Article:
One of the most highly collected and beloved painters of the old style, the artist was also known by his Anglo name, Jimmy Toddy.
He was one of the celebrated Navajo Code Talkers, serving in the Marines, in WWII.
Upon his return, he began to paint seriously, and his fame blossomed.
He mostly painted vignettes of Navajo life, or animals that were familiar to him. These are beloved by collectors.
This painting is quite unique. As far as we know, this is the only work of the artist’s that shows an Indian aiming at an Anglo.
Although presented in historic terms – the white man is a 19th-century cavalry soldier – the subject was evidently meaningful to him.
The unique subject matter makes this painting even more collectible than the artist’s more usual work.
It is painted in the artist’s recognizable style, combining naturalistic, detailed depictions of animals and human figures with abstractly suggested background.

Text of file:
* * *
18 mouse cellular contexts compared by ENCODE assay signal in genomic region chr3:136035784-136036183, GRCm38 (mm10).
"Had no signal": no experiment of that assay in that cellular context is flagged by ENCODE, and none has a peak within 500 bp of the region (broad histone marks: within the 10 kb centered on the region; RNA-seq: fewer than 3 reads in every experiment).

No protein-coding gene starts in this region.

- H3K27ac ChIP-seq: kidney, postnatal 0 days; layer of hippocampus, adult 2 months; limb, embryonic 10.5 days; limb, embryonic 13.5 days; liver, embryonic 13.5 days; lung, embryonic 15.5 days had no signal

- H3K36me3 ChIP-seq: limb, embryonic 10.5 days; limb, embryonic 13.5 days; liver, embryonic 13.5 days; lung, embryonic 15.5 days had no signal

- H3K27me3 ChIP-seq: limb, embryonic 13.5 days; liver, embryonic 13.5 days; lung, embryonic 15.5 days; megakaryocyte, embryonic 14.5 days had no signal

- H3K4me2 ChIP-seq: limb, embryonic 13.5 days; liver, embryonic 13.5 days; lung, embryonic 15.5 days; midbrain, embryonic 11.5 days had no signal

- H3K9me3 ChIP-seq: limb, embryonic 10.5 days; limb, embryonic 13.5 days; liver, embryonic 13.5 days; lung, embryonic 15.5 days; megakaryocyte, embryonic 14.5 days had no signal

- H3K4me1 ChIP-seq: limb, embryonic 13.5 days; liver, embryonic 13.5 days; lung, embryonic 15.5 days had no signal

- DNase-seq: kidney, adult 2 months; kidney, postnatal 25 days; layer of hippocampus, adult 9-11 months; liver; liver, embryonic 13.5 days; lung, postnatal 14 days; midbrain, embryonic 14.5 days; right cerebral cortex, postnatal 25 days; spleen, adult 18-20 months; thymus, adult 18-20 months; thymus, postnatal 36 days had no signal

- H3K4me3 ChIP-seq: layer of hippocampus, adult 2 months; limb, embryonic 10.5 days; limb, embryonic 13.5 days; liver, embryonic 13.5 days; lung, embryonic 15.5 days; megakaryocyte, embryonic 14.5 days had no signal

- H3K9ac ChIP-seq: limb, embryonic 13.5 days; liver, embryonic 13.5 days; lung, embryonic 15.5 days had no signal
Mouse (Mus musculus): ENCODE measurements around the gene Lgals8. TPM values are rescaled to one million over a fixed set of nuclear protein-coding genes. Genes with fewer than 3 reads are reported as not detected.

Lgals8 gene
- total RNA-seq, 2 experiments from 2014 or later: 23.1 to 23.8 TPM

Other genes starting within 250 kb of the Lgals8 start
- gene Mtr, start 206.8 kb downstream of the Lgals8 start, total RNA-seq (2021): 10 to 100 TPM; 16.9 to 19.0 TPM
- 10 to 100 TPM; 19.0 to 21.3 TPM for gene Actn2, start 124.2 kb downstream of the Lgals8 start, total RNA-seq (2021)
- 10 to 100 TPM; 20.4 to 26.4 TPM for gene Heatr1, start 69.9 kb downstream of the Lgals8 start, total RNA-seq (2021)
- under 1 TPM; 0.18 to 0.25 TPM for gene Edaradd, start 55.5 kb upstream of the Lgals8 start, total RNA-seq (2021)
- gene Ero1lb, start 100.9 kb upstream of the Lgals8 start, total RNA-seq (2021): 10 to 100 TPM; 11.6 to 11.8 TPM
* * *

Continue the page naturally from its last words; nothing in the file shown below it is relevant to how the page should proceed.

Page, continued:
The mix of beautifully rendered, boldly solid forms and details, along with the softer-hued and delicately limned background features, creates a dynamic composition.
The viewer’s eye moves from foreground to the background figure, following the intent focus of the Indian with his gun, and the posture of the horse – looking in the same direction, with even mane and tail blowing toward the faraway horseman. (As a Navajo, the artist knows his horses.)
Yazz’s draftsmanship is impeccable; every figure, man or horse, is accurately and realistically portrayed, with loving, and lovely, detail.
The composition is balanced and serves the subject matter wonderfully well.
The red cliffs of the Navajo country, and the ledge which hides the Native figure and horse, are merely suggested, but with such confident lines that the viewer’s eye fills in the rest.
This is a major work by this celebrated artist, and one that may well be truly one-of-a-kind.
It surely will be enjoyed, not only as a work of art, but as a collector’s prize.